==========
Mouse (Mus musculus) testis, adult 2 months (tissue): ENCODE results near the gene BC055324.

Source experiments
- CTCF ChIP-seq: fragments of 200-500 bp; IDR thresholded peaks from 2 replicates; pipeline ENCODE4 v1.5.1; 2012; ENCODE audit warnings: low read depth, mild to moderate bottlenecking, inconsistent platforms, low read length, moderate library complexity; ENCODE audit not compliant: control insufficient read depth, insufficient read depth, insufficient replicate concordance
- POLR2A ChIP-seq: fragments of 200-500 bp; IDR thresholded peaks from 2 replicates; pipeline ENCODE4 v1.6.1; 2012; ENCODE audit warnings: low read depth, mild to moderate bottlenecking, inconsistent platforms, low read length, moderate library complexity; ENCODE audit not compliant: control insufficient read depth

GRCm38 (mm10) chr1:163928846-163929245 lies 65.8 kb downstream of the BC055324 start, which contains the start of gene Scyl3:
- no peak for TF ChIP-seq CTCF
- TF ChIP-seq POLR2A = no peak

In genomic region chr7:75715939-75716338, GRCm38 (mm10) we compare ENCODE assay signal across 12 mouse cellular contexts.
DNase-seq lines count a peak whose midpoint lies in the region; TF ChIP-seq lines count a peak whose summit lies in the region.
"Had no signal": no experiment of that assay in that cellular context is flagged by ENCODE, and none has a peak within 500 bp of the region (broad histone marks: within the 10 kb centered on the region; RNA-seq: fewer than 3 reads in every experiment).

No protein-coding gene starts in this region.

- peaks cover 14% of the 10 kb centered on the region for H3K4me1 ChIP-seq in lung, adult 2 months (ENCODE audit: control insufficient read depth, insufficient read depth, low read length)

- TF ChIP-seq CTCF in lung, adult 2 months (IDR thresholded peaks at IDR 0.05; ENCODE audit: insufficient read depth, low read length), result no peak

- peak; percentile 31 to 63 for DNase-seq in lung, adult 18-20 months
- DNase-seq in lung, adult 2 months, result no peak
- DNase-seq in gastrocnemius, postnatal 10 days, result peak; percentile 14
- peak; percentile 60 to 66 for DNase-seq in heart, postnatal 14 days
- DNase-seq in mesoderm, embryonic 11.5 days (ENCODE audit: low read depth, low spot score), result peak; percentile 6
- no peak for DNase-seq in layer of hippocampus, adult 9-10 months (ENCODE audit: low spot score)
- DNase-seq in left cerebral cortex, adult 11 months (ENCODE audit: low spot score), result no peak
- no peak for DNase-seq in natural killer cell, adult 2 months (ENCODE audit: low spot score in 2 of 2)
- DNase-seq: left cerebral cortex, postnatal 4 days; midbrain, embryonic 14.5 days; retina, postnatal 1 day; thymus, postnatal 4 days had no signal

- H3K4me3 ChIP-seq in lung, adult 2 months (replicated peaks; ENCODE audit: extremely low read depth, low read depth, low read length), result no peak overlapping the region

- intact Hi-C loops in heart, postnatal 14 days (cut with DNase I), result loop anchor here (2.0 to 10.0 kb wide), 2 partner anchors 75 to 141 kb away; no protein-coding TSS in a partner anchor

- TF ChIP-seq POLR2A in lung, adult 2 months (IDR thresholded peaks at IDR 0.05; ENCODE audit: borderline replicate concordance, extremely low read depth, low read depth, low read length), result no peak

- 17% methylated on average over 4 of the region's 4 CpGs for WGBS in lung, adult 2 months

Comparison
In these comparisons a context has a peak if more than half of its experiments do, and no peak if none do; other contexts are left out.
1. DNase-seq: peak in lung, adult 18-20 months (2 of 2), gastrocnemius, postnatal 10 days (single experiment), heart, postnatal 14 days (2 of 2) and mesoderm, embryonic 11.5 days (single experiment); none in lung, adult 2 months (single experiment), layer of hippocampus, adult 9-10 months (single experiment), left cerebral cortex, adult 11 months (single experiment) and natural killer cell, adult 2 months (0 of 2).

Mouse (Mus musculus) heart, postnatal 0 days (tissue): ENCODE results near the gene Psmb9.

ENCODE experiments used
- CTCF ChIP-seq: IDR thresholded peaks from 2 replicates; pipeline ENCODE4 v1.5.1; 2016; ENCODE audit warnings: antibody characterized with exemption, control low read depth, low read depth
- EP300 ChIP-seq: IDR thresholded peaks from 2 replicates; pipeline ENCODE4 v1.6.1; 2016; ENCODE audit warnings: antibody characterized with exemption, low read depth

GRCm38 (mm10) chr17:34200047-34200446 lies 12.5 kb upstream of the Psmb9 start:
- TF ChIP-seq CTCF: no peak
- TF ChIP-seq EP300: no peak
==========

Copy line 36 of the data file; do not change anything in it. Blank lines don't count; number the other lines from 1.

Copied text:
- TF ChIP-seq EP300: no peak